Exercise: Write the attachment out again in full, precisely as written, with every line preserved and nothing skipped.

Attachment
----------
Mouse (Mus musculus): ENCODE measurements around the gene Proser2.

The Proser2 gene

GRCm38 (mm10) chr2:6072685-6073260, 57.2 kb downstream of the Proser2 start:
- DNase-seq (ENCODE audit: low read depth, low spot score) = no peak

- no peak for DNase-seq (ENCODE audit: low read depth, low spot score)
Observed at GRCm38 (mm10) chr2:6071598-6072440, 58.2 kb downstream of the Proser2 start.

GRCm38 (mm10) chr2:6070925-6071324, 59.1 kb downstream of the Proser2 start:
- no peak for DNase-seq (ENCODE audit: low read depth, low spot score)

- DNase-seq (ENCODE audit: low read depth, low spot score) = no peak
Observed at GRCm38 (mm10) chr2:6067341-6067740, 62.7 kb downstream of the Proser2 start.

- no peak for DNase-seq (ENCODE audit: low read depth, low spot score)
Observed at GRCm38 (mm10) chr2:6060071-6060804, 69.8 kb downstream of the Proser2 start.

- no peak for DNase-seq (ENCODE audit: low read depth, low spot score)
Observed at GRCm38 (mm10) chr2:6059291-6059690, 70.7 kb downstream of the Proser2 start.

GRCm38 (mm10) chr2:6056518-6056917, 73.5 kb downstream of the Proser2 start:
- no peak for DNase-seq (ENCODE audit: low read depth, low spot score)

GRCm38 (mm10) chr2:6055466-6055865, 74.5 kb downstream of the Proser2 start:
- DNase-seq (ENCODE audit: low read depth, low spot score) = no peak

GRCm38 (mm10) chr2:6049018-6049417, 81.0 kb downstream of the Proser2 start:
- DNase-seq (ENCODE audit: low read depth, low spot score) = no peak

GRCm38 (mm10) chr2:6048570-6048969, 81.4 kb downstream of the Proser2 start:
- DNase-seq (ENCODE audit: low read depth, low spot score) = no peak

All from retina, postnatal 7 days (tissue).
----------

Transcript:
Mouse (Mus musculus): ENCODE measurements around the gene Proser2.

The Proser2 gene

GRCm38 (mm10) chr2:6072685-6073260, 57.2 kb downstream of the Proser2 start:
- DNase-seq (ENCODE audit: low read depth, low spot score) = no peak

- no peak for DNase-seq (ENCODE audit: low read depth, low spot score)
Observed at GRCm38 (mm10) chr2:6071598-6072440, 58.2 kb downstream of the Proser2 start.

GRCm38 (mm10) chr2:6070925-6071324, 59.1 kb downstream of the Proser2 start:
- no peak for DNase-seq (ENCODE audit: low read depth, low spot score)

- DNase-seq (ENCODE audit: low read depth, low spot score) = no peak
Observed at GRCm38 (mm10) chr2:6067341-6067740, 62.7 kb downstream of the Proser2 start.

- no peak for DNase-seq (ENCODE audit: low read depth, low spot score)
Observed at GRCm38 (mm10) chr2:6060071-6060804, 69.8 kb downstream of the Proser2 start.

- no peak for DNase-seq (ENCODE audit: low read depth, low spot score)
Observed at GRCm38 (mm10) chr2:6059291-6059690, 70.7 kb downstream of the Proser2 start.

GRCm38 (mm10) chr2:6056518-6056917, 73.5 kb downstream of the Proser2 start:
- no peak for DNase-seq (ENCODE audit: low read depth, low spot score)

GRCm38 (mm10) chr2:6055466-6055865, 74.5 kb downstream of the Proser2 start:
- DNase-seq (ENCODE audit: low read depth, low spot score) = no peak

GRCm38 (mm10) chr2:6049018-6049417, 81.0 kb downstream of the Proser2 start:
- DNase-seq (ENCODE audit: low read depth, low spot score) = no peak

GRCm38 (mm10) chr2:6048570-6048969, 81.4 kb downstream of the Proser2 start:
- DNase-seq (ENCODE audit: low read depth, low spot score) = no peak

All from retina, postnatal 7 days (tissue).